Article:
Slack to acquire HipChat and Stride – then shut them down

Published on
12/12/2019 01:51 PM

Slack continues to dominate the world of workplace chat apps. The cloud-based platform is set to acquire rival Atlassian's HipChat and Stride assets, chief executives from both companies have said.

Launched back in 2014, millions of people around the world use Slack to connect their teams and the app is often a crucial aspect of communications. The platform has continued to grow at a rapid pace - much faster than its competition.

A series of tweets from Slack CEO Stewart Butterfield announced the acquisition. Butterfield said that Slack is purchasing the IP for HipChat and Stride in an effort to “better support those users who choose to migrate” to its application.

Joff Redfern, Atlassian's VP of Product Management, confirmed the discontinuation in a blog post. He insisted that the market in real-time communications has “changed pretty dramatically” over the past year, but “one product has continued to stand out from the others: Slack.”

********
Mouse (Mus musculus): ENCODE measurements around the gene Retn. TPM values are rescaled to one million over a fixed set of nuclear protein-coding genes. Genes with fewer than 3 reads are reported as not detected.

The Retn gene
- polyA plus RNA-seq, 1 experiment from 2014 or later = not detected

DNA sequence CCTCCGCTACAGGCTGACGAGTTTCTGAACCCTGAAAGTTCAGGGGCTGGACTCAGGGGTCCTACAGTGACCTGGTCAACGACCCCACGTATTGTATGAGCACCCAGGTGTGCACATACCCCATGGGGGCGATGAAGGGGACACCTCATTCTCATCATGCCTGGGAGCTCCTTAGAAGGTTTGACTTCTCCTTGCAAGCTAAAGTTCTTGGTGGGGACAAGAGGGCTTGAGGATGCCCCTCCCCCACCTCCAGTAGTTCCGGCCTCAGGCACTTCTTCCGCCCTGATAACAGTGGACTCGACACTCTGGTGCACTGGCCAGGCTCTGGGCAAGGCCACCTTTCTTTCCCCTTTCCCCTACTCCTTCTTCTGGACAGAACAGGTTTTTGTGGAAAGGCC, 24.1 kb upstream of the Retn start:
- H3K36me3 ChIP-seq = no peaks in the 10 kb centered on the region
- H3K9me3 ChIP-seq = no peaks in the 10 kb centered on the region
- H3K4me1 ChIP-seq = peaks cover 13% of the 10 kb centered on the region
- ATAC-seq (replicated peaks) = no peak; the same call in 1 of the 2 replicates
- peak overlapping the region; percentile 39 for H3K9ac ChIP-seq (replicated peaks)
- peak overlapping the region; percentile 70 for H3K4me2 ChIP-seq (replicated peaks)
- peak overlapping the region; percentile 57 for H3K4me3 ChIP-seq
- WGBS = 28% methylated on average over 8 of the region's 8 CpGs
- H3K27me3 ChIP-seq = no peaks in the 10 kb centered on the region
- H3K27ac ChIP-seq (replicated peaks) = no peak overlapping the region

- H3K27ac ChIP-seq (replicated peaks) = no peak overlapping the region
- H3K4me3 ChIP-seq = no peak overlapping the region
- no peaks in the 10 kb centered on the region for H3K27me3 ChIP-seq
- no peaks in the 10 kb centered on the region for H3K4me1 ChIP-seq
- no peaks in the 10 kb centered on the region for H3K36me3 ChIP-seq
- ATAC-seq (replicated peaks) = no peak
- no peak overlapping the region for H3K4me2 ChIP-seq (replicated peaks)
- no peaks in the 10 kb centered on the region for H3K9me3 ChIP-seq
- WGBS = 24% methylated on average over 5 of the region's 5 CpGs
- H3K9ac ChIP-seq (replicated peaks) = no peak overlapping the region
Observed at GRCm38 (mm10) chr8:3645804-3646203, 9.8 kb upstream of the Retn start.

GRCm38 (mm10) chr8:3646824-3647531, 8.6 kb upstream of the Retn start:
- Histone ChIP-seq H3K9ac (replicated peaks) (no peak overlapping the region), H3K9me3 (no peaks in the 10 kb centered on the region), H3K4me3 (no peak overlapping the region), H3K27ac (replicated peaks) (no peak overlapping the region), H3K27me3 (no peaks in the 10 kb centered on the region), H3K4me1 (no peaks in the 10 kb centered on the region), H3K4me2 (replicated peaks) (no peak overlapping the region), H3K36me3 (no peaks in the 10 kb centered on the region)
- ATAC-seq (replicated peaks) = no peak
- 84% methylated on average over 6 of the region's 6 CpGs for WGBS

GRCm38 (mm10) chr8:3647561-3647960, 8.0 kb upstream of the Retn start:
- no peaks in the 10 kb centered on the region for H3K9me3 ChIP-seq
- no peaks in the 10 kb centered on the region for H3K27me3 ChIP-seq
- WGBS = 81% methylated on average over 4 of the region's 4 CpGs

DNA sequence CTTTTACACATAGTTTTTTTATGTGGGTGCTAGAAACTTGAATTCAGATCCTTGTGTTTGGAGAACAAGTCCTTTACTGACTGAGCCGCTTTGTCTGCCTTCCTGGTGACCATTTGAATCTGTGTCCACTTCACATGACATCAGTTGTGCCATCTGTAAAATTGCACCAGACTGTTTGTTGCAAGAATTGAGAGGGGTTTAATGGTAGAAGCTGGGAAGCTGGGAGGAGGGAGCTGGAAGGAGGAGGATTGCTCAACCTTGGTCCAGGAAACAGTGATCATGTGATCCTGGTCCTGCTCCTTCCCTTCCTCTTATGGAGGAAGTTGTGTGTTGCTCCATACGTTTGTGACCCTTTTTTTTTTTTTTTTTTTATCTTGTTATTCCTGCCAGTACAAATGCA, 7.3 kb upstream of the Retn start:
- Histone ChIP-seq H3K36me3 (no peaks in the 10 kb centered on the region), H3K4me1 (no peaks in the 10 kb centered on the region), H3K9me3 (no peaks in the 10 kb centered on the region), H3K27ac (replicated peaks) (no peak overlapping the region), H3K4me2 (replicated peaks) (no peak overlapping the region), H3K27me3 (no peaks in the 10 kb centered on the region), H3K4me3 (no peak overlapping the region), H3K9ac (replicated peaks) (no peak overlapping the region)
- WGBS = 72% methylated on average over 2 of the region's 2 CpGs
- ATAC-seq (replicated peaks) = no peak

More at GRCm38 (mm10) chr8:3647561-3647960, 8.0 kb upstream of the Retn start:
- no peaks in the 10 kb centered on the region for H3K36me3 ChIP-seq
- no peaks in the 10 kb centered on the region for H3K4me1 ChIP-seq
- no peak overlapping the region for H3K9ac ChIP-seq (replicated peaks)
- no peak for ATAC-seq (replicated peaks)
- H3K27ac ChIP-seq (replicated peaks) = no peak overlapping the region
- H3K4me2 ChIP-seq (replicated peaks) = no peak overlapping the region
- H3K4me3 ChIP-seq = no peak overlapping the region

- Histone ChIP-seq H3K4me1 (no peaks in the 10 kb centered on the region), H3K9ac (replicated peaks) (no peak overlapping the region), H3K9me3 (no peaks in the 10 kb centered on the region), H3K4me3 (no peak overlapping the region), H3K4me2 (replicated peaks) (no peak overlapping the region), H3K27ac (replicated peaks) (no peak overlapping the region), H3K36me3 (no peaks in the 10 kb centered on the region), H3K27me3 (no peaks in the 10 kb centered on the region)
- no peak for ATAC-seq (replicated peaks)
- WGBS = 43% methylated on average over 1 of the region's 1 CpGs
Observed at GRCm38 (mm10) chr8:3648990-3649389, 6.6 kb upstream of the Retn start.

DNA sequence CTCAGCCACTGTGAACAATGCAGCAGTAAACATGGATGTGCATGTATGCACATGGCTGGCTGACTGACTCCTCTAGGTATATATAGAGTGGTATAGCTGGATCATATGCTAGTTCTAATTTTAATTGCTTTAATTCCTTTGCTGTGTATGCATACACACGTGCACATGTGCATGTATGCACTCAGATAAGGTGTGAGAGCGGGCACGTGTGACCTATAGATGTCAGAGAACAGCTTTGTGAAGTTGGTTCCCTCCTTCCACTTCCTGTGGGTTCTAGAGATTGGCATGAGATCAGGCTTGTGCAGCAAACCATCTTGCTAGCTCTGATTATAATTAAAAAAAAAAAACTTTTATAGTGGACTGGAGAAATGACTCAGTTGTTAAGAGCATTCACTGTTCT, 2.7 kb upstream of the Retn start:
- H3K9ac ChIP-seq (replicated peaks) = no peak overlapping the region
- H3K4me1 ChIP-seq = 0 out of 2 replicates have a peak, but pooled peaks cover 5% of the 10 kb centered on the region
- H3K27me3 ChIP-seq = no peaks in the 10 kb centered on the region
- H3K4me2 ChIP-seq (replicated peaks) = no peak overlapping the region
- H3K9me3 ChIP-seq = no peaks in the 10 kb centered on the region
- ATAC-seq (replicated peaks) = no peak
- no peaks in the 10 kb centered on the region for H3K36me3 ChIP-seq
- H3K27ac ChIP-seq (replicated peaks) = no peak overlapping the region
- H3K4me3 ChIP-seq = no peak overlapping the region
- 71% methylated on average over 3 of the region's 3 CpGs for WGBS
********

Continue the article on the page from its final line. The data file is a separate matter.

“While we've made great early progress with Stride, we believe the best way forward for our customers and for Atlassian is to enter into a strategic partnership with Slack and no longer offer our own real-time communications products,” he added.

Butterfield disclosed that Atlassian will offer a “small but symbolically important investment” in Slack. Redfern reiterated this, and said “Atlassian has made an equity investment in Slack, and Slack has acquired the IP for Stride and Hipchat Cloud, both of which we will discontinue.”

While Slack isn't perfect, the platform continues to innovate. Last month, Slack announced a major update to its search tool which claims to make finding critical information more intuitive, and faster.

Back in April, EM360 ranked Slack as the top tech startup of 2018. This was well founded - the platform is currently recognised as the fastest-growing enterprise and work chat app.

Robbie O'Connor, Asana's Head of EMEA business, recently told EM360 that effective and productive teams require apps like Slack to communicate effectively. It looks like Slack will continue to thrive, especially now the competition pool has reduced significantly.